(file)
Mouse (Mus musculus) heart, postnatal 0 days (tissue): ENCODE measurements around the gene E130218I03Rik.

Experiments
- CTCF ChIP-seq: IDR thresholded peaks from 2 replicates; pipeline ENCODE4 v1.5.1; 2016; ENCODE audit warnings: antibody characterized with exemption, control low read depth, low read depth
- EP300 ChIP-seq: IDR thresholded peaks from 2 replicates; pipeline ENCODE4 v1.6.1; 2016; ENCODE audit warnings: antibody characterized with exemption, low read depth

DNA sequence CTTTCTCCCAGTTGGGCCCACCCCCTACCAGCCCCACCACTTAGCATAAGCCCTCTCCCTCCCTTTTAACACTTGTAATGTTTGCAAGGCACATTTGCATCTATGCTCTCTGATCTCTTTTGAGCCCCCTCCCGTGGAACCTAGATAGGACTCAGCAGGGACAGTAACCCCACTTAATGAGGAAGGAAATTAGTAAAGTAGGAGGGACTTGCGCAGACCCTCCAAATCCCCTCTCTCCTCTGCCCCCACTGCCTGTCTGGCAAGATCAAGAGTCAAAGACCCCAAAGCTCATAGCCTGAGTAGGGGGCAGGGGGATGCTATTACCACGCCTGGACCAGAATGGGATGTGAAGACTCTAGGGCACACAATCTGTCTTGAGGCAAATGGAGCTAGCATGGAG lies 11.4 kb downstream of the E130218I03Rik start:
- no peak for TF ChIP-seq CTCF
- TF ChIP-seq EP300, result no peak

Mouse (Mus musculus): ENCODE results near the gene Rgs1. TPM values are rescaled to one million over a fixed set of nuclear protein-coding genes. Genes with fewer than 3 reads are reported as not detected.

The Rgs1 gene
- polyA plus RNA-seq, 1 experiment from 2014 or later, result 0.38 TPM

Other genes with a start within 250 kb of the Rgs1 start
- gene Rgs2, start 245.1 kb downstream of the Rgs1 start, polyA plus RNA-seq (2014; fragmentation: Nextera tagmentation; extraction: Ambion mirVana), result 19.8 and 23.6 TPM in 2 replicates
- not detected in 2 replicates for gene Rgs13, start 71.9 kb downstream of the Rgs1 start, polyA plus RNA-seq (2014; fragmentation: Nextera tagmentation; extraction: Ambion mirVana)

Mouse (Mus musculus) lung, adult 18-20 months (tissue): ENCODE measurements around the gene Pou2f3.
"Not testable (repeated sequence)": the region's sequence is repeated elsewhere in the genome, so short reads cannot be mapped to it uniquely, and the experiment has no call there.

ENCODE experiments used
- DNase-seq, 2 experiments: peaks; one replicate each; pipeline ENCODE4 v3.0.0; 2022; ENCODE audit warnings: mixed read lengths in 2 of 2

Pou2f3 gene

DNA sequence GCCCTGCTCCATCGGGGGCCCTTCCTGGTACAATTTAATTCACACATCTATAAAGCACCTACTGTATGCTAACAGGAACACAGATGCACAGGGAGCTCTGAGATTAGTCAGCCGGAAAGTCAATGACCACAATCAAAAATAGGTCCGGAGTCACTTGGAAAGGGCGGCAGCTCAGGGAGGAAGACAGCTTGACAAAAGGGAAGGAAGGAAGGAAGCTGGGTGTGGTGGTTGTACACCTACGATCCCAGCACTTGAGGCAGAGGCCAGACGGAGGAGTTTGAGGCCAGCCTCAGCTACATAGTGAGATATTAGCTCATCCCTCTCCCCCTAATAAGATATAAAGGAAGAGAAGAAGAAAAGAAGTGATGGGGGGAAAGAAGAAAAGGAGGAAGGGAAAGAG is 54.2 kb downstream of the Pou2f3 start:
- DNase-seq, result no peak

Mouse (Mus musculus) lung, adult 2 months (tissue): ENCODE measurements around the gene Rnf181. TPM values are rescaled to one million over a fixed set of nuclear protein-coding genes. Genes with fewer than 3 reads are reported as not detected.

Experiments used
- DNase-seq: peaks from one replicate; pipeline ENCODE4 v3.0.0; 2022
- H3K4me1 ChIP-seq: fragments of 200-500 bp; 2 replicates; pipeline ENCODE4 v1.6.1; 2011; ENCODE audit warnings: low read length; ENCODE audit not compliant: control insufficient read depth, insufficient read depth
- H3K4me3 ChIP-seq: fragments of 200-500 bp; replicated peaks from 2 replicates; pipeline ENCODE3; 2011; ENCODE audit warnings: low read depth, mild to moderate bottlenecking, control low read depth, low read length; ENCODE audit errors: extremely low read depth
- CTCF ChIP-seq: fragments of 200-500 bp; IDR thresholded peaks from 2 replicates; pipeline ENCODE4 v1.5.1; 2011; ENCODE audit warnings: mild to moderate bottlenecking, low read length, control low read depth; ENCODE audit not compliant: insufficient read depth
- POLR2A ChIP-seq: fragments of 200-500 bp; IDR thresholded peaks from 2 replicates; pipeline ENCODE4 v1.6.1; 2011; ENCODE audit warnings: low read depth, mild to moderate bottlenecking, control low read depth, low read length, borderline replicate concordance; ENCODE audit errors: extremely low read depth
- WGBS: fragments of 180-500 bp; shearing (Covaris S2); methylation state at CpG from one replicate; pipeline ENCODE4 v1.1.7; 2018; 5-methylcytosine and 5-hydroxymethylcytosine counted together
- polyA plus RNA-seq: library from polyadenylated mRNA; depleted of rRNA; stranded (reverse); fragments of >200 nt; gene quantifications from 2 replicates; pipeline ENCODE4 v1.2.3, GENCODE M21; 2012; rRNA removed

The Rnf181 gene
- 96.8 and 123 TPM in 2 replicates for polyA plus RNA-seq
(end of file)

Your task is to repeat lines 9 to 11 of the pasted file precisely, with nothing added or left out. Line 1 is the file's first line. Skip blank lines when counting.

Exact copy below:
The Rgs1 gene
- polyA plus RNA-seq, 1 experiment from 2014 or later, result 0.38 TPM

Other genes with a start within 250 kb of the Rgs1 start